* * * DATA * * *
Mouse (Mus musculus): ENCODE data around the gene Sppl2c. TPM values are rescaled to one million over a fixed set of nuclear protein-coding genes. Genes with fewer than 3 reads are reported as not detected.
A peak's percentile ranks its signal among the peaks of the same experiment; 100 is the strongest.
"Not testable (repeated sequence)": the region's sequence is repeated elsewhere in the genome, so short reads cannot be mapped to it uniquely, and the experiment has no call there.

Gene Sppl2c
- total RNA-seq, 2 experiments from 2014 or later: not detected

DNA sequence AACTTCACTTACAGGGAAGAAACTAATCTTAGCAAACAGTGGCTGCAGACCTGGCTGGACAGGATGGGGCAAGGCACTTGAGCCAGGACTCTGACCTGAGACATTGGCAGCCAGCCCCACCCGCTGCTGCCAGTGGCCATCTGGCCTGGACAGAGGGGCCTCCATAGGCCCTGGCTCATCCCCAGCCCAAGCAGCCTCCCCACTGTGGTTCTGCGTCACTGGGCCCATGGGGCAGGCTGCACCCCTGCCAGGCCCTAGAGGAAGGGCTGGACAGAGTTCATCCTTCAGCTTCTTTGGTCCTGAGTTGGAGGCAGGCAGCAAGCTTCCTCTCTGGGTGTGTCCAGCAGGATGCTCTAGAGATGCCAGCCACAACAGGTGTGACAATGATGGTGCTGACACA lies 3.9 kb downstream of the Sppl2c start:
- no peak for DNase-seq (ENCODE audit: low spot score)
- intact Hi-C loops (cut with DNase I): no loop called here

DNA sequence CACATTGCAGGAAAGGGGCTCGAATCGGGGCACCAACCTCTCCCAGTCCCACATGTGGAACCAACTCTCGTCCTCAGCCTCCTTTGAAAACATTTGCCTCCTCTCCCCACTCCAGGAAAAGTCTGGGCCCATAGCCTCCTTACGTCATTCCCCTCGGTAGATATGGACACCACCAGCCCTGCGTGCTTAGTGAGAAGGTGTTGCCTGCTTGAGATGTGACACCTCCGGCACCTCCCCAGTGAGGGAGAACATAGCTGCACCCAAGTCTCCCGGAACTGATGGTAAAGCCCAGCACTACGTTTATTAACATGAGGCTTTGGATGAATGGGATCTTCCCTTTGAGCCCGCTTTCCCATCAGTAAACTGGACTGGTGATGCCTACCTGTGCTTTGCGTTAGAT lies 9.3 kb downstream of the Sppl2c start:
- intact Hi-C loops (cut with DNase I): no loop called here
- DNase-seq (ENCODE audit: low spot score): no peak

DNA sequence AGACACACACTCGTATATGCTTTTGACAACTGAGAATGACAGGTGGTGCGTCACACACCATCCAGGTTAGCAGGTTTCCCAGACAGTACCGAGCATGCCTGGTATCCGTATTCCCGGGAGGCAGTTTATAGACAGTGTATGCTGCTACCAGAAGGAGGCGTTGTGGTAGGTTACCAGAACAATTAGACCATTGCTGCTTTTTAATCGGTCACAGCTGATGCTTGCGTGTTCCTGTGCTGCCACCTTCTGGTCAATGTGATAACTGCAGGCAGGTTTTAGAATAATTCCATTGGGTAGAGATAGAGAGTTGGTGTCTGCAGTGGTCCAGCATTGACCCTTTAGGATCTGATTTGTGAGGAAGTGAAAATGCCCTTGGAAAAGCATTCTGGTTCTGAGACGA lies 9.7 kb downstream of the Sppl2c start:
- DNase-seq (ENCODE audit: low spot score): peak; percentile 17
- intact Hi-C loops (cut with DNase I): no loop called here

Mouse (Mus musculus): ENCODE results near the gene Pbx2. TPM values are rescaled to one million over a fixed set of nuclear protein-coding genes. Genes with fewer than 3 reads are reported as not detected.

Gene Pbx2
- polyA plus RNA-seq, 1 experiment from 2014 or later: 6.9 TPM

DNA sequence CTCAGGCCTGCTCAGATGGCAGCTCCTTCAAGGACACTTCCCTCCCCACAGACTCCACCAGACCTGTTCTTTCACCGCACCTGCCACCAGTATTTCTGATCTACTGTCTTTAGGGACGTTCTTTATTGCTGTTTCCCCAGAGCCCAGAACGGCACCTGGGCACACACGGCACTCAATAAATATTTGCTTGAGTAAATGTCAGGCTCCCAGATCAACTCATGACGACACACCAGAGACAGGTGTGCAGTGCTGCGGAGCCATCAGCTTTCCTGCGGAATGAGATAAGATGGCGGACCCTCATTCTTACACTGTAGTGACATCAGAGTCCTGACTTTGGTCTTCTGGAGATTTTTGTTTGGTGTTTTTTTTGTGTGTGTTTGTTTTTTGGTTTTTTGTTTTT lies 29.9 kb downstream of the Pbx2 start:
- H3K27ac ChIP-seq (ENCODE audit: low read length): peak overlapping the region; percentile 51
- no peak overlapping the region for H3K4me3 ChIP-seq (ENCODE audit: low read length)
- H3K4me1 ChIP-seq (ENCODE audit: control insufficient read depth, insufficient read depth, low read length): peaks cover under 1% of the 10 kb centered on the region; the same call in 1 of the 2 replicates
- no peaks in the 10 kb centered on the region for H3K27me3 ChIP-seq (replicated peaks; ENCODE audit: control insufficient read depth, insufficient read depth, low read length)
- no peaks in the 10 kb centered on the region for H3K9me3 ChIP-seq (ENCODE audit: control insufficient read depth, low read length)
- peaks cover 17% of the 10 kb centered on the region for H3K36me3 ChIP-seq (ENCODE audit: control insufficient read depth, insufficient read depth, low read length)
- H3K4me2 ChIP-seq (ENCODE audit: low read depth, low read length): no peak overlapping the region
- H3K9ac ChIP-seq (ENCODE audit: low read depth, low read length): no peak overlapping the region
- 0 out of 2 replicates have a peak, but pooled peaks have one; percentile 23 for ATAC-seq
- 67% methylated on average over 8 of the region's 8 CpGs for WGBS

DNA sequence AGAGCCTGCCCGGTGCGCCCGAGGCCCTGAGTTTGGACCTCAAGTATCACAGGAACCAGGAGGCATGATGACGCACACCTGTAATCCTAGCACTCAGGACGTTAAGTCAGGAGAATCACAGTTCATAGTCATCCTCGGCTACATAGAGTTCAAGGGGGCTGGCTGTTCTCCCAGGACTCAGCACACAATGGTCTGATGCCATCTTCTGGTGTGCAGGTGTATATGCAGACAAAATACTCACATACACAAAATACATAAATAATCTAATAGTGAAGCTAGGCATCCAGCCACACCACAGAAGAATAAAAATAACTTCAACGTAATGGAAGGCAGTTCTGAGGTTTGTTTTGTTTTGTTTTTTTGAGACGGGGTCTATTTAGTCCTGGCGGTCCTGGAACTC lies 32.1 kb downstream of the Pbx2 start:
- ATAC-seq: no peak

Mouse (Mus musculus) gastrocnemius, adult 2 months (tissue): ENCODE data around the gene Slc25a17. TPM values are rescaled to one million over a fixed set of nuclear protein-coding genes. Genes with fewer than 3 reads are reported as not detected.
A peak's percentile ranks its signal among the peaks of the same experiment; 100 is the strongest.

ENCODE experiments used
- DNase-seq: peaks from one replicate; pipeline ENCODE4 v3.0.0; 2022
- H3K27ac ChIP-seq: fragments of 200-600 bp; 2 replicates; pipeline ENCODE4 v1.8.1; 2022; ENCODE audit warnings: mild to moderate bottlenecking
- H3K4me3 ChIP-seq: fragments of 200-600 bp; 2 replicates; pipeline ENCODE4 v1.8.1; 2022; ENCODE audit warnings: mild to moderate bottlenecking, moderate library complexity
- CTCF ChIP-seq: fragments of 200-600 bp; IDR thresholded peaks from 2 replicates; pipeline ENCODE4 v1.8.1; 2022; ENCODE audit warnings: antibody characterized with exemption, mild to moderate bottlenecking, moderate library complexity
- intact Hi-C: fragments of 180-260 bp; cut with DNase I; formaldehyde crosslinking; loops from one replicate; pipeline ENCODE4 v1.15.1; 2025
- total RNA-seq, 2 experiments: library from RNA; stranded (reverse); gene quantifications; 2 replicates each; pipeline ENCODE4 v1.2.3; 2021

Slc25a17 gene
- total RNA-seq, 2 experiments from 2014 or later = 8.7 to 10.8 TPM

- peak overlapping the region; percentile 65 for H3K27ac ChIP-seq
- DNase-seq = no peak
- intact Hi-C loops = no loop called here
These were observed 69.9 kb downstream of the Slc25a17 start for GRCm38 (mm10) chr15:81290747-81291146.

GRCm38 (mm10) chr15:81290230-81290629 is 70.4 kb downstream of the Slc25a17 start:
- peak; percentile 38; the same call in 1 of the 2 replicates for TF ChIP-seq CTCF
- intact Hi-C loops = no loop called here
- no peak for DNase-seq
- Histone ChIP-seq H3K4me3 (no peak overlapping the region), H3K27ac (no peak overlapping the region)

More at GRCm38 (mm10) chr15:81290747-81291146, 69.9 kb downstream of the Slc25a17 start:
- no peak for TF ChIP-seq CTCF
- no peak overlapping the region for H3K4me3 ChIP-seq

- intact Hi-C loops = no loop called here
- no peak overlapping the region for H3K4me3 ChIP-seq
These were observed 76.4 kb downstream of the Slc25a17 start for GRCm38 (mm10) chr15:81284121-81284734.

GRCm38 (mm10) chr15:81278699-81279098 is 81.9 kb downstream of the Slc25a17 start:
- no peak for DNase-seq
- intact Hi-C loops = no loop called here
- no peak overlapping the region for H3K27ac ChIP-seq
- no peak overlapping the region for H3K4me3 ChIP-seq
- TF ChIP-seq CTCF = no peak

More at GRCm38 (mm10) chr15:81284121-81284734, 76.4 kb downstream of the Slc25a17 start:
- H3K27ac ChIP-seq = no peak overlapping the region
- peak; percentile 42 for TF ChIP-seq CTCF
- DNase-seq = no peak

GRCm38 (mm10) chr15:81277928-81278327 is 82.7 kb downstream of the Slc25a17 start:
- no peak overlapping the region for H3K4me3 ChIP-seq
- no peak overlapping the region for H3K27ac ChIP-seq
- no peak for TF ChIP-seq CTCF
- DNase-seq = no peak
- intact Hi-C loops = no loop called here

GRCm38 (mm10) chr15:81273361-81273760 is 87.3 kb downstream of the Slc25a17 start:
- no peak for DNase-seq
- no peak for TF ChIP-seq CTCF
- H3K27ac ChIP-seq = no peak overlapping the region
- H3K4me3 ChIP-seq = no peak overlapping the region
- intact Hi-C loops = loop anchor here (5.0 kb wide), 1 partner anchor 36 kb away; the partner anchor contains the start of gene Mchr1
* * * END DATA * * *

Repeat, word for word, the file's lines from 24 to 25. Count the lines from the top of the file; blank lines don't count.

- peaks cover 17% of the 10 kb centered on the region for H3K36me3 ChIP-seq (ENCODE audit: control insufficient read depth, insufficient read depth, low read length)
- H3K4me2 ChIP-seq (ENCODE audit: low read depth, low read length): no peak overlapping the region